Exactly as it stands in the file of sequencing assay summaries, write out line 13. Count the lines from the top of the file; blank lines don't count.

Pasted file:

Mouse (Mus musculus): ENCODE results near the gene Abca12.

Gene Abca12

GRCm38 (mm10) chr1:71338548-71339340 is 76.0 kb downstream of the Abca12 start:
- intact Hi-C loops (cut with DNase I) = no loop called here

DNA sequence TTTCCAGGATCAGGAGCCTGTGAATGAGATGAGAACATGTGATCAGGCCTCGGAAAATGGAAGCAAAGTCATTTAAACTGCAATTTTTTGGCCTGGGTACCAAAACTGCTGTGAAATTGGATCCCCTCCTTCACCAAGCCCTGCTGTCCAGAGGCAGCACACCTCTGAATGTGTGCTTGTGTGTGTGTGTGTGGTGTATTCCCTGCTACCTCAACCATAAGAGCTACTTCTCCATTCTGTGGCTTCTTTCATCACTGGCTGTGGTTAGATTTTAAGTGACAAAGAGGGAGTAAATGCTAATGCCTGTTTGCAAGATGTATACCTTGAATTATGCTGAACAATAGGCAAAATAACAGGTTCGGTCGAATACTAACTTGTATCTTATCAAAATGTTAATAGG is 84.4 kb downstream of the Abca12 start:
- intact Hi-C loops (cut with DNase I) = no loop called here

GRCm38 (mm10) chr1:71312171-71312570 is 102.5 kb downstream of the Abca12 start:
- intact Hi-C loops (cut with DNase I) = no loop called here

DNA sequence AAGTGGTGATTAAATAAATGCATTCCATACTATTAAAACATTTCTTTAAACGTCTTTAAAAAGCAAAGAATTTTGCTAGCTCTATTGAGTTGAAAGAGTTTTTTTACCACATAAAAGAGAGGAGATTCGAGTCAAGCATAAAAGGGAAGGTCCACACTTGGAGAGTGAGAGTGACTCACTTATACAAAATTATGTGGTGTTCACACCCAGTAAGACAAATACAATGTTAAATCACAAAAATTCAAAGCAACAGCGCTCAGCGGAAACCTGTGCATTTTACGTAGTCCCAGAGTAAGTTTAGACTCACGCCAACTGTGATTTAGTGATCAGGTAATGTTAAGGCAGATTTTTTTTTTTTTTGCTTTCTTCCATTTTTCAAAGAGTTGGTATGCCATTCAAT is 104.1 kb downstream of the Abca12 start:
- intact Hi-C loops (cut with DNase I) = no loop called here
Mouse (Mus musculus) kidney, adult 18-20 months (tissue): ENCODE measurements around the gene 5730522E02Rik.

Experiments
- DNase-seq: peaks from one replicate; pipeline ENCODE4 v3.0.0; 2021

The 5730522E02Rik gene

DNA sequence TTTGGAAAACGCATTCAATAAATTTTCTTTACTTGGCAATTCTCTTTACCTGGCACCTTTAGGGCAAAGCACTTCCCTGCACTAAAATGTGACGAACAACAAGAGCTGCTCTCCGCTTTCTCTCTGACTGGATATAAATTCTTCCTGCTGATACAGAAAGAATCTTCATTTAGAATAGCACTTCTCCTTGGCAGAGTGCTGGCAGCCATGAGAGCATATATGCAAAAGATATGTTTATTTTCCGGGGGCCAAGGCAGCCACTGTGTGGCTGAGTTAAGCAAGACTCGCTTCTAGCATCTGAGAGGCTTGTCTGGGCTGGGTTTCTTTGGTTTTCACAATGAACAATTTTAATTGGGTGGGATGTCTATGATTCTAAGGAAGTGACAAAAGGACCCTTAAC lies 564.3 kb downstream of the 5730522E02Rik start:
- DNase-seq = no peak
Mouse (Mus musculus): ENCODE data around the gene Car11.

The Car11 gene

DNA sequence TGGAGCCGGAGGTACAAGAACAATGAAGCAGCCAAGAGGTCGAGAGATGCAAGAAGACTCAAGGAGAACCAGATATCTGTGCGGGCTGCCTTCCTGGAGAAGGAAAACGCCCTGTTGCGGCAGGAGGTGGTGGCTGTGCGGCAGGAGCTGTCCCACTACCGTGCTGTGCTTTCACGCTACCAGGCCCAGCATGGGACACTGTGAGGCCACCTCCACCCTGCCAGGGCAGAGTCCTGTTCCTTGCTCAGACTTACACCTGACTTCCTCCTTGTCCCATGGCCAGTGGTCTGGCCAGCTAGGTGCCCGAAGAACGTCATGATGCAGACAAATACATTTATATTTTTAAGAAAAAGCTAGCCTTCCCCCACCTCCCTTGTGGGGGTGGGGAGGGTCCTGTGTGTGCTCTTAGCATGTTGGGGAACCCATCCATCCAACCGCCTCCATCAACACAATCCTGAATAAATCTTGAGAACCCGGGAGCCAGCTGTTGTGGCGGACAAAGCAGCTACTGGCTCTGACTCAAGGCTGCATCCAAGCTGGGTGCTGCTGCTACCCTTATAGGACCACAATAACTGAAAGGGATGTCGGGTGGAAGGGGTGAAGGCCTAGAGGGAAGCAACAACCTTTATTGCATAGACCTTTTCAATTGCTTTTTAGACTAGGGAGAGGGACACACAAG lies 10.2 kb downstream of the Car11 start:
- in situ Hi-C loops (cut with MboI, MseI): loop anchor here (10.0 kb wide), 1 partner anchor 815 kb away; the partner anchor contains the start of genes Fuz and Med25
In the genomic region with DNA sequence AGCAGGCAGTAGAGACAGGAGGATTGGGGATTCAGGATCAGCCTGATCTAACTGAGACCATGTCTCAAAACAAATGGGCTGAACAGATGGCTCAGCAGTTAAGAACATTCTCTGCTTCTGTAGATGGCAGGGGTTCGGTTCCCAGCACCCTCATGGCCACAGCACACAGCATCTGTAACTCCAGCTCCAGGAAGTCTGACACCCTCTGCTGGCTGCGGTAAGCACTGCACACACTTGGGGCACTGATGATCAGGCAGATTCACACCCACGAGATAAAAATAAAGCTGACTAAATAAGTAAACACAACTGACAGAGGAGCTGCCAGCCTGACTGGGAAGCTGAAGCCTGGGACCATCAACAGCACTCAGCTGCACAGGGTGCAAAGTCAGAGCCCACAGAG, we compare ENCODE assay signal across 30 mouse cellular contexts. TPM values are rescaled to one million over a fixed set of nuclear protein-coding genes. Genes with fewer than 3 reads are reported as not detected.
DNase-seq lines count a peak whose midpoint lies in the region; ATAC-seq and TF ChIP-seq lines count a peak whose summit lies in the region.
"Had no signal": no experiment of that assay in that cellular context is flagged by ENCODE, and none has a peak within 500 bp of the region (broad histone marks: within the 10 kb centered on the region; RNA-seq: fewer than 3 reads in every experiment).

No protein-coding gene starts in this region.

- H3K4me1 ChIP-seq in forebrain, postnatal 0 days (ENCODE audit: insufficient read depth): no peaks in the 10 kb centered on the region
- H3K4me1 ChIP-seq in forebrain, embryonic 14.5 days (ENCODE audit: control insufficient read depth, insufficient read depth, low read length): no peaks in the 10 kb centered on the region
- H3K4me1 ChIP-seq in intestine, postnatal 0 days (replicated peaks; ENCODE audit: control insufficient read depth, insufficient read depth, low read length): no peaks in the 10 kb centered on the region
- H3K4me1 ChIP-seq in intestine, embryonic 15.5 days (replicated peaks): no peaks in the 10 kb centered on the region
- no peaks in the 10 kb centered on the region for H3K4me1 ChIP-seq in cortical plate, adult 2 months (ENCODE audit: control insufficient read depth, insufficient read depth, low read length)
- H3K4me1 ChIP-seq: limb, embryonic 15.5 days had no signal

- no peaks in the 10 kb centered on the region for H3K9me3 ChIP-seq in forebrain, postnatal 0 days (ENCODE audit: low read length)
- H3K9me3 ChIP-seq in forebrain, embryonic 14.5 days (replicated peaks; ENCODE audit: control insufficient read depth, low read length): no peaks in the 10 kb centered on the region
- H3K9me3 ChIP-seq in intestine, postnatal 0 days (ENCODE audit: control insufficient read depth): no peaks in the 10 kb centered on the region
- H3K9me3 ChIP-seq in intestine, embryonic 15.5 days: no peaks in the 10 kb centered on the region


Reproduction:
- DNase-seq: peaks from one replicate; pipeline ENCODE4 v3.0.0; 2021